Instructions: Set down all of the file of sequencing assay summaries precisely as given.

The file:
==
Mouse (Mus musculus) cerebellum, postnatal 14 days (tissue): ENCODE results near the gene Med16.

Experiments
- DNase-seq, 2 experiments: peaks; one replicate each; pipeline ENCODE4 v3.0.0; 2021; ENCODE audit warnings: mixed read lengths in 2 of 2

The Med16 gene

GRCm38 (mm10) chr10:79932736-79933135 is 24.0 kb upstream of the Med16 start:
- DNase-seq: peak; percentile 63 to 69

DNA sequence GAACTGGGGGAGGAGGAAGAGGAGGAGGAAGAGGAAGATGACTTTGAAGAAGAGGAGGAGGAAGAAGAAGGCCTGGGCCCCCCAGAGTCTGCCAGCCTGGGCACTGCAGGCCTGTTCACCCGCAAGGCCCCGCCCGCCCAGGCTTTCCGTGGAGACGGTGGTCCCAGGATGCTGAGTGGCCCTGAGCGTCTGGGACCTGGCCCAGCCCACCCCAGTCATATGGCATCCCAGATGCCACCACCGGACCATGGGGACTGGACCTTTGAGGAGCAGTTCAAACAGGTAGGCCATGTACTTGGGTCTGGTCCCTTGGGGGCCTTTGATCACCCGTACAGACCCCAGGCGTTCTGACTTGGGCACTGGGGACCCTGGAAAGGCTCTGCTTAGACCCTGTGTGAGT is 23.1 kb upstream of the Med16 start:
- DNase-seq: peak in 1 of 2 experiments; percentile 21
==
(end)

Mouse (Mus musculus) cerebellum, postnatal 14 days (tissue): ENCODE results near the gene Med16.

Experiments
- DNase-seq, 2 experiments: peaks; one replicate each; pipeline ENCODE4 v3.0.0; 2021; ENCODE audit warnings: mixed read lengths in 2 of 2

The Med16 gene

GRCm38 (mm10) chr10:79932736-79933135 is 24.0 kb upstream of the Med16 start:
- DNase-seq: peak; percentile 63 to 69

DNA sequence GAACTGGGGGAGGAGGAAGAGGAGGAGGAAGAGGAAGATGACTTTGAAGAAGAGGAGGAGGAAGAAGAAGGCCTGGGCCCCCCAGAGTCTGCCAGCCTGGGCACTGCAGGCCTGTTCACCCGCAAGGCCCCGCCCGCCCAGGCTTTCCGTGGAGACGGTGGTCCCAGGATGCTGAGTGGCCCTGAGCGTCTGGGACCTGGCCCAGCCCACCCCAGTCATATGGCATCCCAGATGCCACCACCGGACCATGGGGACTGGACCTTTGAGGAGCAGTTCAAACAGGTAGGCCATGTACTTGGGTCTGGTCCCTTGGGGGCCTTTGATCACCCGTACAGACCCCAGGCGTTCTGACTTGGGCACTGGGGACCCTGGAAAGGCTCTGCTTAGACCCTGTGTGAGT is 23.1 kb upstream of the Med16 start:
- DNase-seq: peak in 1 of 2 experiments; percentile 21